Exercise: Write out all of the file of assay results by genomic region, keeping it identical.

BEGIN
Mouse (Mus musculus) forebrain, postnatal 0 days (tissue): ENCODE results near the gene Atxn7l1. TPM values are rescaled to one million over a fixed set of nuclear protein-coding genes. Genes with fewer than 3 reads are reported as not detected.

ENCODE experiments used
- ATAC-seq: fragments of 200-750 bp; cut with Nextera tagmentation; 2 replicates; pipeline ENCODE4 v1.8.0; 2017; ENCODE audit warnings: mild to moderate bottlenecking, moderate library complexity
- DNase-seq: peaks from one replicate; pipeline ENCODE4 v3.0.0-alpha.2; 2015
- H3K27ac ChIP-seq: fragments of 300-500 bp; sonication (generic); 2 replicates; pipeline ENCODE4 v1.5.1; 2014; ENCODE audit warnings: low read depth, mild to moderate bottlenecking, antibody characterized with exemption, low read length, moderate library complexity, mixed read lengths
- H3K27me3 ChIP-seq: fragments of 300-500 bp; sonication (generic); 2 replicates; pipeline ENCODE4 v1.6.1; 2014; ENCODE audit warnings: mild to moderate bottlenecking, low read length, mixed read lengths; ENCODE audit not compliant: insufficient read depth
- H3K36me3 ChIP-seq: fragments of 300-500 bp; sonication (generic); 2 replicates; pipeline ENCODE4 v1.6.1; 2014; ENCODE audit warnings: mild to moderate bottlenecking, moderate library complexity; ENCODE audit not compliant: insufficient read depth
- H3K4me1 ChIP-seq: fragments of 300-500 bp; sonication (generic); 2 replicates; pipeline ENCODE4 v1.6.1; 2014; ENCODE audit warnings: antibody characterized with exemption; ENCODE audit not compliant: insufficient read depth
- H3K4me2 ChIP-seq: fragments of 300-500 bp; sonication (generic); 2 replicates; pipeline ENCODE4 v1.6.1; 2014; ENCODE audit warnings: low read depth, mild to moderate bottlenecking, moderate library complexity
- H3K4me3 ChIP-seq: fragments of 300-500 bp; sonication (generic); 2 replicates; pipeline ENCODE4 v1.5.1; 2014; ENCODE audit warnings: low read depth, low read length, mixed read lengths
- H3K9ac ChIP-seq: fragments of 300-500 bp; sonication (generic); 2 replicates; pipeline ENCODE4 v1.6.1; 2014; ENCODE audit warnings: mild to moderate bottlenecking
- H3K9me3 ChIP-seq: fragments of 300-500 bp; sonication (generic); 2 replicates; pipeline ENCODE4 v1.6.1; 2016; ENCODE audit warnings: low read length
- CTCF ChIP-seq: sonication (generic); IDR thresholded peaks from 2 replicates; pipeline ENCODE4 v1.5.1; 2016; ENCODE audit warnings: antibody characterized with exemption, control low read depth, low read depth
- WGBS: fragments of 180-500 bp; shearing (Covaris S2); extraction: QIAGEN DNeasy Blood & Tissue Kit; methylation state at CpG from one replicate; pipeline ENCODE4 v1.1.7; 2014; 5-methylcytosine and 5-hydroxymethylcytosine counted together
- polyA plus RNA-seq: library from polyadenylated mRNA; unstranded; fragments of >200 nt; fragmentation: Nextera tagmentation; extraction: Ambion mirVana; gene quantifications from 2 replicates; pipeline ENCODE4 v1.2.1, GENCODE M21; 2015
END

Mouse (Mus musculus) forebrain, postnatal 0 days (tissue): ENCODE results near the gene Atxn7l1. TPM values are rescaled to one million over a fixed set of nuclear protein-coding genes. Genes with fewer than 3 reads are reported as not detected.

ENCODE experiments used
- ATAC-seq: fragments of 200-750 bp; cut with Nextera tagmentation; 2 replicates; pipeline ENCODE4 v1.8.0; 2017; ENCODE audit warnings: mild to moderate bottlenecking, moderate library complexity
- DNase-seq: peaks from one replicate; pipeline ENCODE4 v3.0.0-alpha.2; 2015
- H3K27ac ChIP-seq: fragments of 300-500 bp; sonication (generic); 2 replicates; pipeline ENCODE4 v1.5.1; 2014; ENCODE audit warnings: low read depth, mild to moderate bottlenecking, antibody characterized with exemption, low read length, moderate library complexity, mixed read lengths
- H3K27me3 ChIP-seq: fragments of 300-500 bp; sonication (generic); 2 replicates; pipeline ENCODE4 v1.6.1; 2014; ENCODE audit warnings: mild to moderate bottlenecking, low read length, mixed read lengths; ENCODE audit not compliant: insufficient read depth
- H3K36me3 ChIP-seq: fragments of 300-500 bp; sonication (generic); 2 replicates; pipeline ENCODE4 v1.6.1; 2014; ENCODE audit warnings: mild to moderate bottlenecking, moderate library complexity; ENCODE audit not compliant: insufficient read depth
- H3K4me1 ChIP-seq: fragments of 300-500 bp; sonication (generic); 2 replicates; pipeline ENCODE4 v1.6.1; 2014; ENCODE audit warnings: antibody characterized with exemption; ENCODE audit not compliant: insufficient read depth
- H3K4me2 ChIP-seq: fragments of 300-500 bp; sonication (generic); 2 replicates; pipeline ENCODE4 v1.6.1; 2014; ENCODE audit warnings: low read depth, mild to moderate bottlenecking, moderate library complexity
- H3K4me3 ChIP-seq: fragments of 300-500 bp; sonication (generic); 2 replicates; pipeline ENCODE4 v1.5.1; 2014; ENCODE audit warnings: low read depth, low read length, mixed read lengths
- H3K9ac ChIP-seq: fragments of 300-500 bp; sonication (generic); 2 replicates; pipeline ENCODE4 v1.6.1; 2014; ENCODE audit warnings: mild to moderate bottlenecking
- H3K9me3 ChIP-seq: fragments of 300-500 bp; sonication (generic); 2 replicates; pipeline ENCODE4 v1.6.1; 2016; ENCODE audit warnings: low read length
- CTCF ChIP-seq: sonication (generic); IDR thresholded peaks from 2 replicates; pipeline ENCODE4 v1.5.1; 2016; ENCODE audit warnings: antibody characterized with exemption, control low read depth, low read depth
- WGBS: fragments of 180-500 bp; shearing (Covaris S2); extraction: QIAGEN DNeasy Blood & Tissue Kit; methylation state at CpG from one replicate; pipeline ENCODE4 v1.1.7; 2014; 5-methylcytosine and 5-hydroxymethylcytosine counted together
- polyA plus RNA-seq: library from polyadenylated mRNA; unstranded; fragments of >200 nt; fragmentation: Nextera tagmentation; extraction: Ambion mirVana; gene quantifications from 2 replicates; pipeline ENCODE4 v1.2.1, GENCODE M21; 2015